“I really don’t understand how you can live like this,” is a phrase I say all too often to my kids. Their bedrooms look like a crime scene. Apparently, sheets are out of fashion and rolling around on a bare mattress with a comforter is more comfortable and appropriate.
They have no problem drinking from the faucet instead of getting an actual glass and their backpacks literally have ten pounds of crap in them including but not limited to: rotten bananas, stale bags of half-eaten trail mix, and papers from 2016.
Instead of putting dirty clothes in the hamper to be washed, they lie on the floor until my kids decide to wear them again. This usually results in running to the washer in full blown panic mode to try and get them clean in time.
It’s common sense of course–to throw your clothes in the hamper so your mother will wash and dry them so that they’ll be ready to wear again. All three of my kids used to be capable of performing this task. But, somewhere between growth spurts and PSATs, they seemed to have forgotten this concept. actually they’ve forgotten all concepts related to neatness.
They know I go to the grocery store every Friday to get us all set for the weekend–I said it over and over. I leave a pen and pad of paper out in plain sight all week and say things like, “If you need something, write it on the list,” and “Remember, if I don’t use something and we run out of it, I have no idea we are out of it so if you want it you gotta add it to the list.”
And it never fails–I come home each week and get the stink eye because I forgot mayonnaise, ranch dressing, Nutella, or frozen waffles.
All of these little chores that would help me run the house more smoothly seem easy because they are. And I know my kids can do them because they have before. Our life wasn’t always like this.
My teens used to do chores without complaining.
My kids used to get up every morning and take pride in making their bed and lining up their stuffed animals. If anyone touched their things or messed with their organization, they knew it. They used to love to get out the pots and pans and make their own breakfast or lunch. If we were out of something they wanted, they reminded me so many times it was branded on my brain and I’d make sure to get it so as not to have to listen to them talk about it anymore.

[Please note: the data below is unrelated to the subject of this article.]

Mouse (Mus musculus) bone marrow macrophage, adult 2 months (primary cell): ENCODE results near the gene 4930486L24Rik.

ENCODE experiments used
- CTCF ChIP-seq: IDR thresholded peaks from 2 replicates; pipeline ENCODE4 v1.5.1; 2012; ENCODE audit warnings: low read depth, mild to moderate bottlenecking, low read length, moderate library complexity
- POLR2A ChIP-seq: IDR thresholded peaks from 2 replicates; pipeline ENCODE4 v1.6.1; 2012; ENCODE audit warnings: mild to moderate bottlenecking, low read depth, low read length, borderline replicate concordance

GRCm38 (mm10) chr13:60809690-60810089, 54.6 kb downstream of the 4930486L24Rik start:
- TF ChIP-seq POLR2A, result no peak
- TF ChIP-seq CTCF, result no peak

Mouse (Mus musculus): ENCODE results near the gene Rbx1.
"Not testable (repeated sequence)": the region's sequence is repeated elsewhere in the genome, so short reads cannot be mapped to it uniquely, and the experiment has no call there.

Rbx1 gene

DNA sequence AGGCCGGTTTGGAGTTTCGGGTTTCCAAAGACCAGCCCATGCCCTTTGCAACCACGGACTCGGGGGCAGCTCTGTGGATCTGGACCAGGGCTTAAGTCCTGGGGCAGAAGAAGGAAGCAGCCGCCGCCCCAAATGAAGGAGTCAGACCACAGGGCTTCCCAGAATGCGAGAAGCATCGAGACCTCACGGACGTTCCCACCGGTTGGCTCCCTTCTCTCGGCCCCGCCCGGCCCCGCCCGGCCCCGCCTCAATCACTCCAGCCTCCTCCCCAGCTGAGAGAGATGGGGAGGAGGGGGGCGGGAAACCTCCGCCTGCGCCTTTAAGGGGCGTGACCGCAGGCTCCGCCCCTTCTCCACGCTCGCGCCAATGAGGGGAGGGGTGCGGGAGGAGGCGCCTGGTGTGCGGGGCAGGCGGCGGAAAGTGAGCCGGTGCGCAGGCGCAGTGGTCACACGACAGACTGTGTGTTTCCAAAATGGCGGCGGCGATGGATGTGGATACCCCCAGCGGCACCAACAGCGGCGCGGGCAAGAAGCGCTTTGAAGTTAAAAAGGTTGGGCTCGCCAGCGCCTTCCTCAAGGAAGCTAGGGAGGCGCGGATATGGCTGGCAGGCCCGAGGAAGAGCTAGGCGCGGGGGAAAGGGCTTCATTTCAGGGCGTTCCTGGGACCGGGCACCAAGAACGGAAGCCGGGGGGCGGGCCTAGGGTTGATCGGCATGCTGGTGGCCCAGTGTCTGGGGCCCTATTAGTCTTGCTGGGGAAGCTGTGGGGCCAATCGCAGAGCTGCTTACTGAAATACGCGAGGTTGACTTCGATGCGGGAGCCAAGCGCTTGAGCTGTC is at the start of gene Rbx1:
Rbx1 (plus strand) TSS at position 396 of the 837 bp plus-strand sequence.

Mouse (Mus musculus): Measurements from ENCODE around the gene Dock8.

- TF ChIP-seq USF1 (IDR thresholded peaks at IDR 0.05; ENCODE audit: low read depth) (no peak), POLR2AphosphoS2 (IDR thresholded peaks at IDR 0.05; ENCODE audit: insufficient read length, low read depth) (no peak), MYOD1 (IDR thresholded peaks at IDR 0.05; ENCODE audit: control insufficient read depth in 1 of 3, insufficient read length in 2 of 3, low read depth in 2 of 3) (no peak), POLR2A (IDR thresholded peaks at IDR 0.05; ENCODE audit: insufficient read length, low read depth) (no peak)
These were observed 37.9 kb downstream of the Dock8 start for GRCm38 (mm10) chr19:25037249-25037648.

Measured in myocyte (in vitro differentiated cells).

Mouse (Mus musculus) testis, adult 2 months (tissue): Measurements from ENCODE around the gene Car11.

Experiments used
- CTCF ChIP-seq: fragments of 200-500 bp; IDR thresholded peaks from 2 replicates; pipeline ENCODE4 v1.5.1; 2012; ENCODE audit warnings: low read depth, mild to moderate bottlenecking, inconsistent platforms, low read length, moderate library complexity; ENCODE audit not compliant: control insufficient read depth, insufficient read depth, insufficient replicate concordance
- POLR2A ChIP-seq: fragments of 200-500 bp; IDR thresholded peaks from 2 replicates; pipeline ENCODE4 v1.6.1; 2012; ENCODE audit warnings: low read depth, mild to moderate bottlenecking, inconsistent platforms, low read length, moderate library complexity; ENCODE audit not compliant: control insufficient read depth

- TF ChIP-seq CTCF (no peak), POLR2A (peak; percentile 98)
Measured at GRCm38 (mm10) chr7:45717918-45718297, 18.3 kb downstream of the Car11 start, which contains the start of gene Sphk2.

It wasn’t hard to put their dirty clothes in the hamper or give themselves an appropriate amount of time to shower.
But I swear on my life, teen-regression is a thing. I’m not sure if it’s because they have so much on their minds, they are so tired the laziness kicks in, or they are just selfish, thinking everyone should be at their beck and call whenever they need them.
All I know is I’m having a really hard time with the fact that they no longer close the chip bag or change the toilet paper roll. No, they weren’t perfect when they were younger but there was a lot more effort put into things when they were of middle school age and I’m not sure how we got here.
The other day, my son was lying in his (unmade) bed with his pants around his ankles staring at the ceiling. I asked what was going on. He said it was just too hard to pull them up after he went to the bathroom. “I just can’t do it,” he said.
It was like watching an overgrown toddler squirm all over the floor because they’d rather put the energy into their tantrum than doing what their mother asked them.
I’m not really sure what is happening here, but it does feel like we are in a downward spiral in my house. I’ve tried my best to bring my kids back up to the level I know they are capable of, but my efforts are not working.
I guess the only thing I can do is let them eat the stale chips, sleep in unmade beds, and not have the clean clothes they are hoping for.
I know they have a lot on their plates and life is throwing “all the things” at them right now and perhaps home is the one place where they don’t feel like they have to keep up. As for me, and the woman who is trying to get us through these years, I’ll keep their bedroom door closed, my own stash of chips far away from them, and enjoy doing less laundry.
You May Also Enjoy